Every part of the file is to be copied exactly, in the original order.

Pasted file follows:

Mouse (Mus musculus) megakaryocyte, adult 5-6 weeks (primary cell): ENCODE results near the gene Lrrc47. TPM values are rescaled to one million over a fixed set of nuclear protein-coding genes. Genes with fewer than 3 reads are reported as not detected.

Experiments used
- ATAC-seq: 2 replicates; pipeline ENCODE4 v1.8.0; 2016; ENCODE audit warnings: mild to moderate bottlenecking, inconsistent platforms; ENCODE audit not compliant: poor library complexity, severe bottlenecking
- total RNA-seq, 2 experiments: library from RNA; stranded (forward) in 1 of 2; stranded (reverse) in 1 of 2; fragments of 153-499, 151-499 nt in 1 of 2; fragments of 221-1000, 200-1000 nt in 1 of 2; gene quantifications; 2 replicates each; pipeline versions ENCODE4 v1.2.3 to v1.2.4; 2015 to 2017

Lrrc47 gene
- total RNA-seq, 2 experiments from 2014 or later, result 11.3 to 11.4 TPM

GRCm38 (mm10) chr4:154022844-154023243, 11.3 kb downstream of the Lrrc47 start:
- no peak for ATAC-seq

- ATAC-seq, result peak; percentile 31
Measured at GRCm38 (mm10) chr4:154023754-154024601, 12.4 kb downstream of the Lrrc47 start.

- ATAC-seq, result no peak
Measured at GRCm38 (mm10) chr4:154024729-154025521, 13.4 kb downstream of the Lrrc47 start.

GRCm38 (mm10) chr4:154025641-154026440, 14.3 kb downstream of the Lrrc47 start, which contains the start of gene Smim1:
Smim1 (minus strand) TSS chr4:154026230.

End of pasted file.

Mouse (Mus musculus) megakaryocyte, adult 5-6 weeks (primary cell): ENCODE results near the gene Lrrc47. TPM values are rescaled to one million over a fixed set of nuclear protein-coding genes. Genes with fewer than 3 reads are reported as not detected.

Experiments used
- ATAC-seq: 2 replicates; pipeline ENCODE4 v1.8.0; 2016; ENCODE audit warnings: mild to moderate bottlenecking, inconsistent platforms; ENCODE audit not compliant: poor library complexity, severe bottlenecking
- total RNA-seq, 2 experiments: library from RNA; stranded (forward) in 1 of 2; stranded (reverse) in 1 of 2; fragments of 153-499, 151-499 nt in 1 of 2; fragments of 221-1000, 200-1000 nt in 1 of 2; gene quantifications; 2 replicates each; pipeline versions ENCODE4 v1.2.3 to v1.2.4; 2015 to 2017

Lrrc47 gene
- total RNA-seq, 2 experiments from 2014 or later, result 11.3 to 11.4 TPM

GRCm38 (mm10) chr4:154022844-154023243, 11.3 kb downstream of the Lrrc47 start:
- no peak for ATAC-seq

- ATAC-seq, result peak; percentile 31
Measured at GRCm38 (mm10) chr4:154023754-154024601, 12.4 kb downstream of the Lrrc47 start.

- ATAC-seq, result no peak
Measured at GRCm38 (mm10) chr4:154024729-154025521, 13.4 kb downstream of the Lrrc47 start.

GRCm38 (mm10) chr4:154025641-154026440, 14.3 kb downstream of the Lrrc47 start, which contains the start of gene Smim1:
Smim1 (minus strand) TSS chr4:154026230.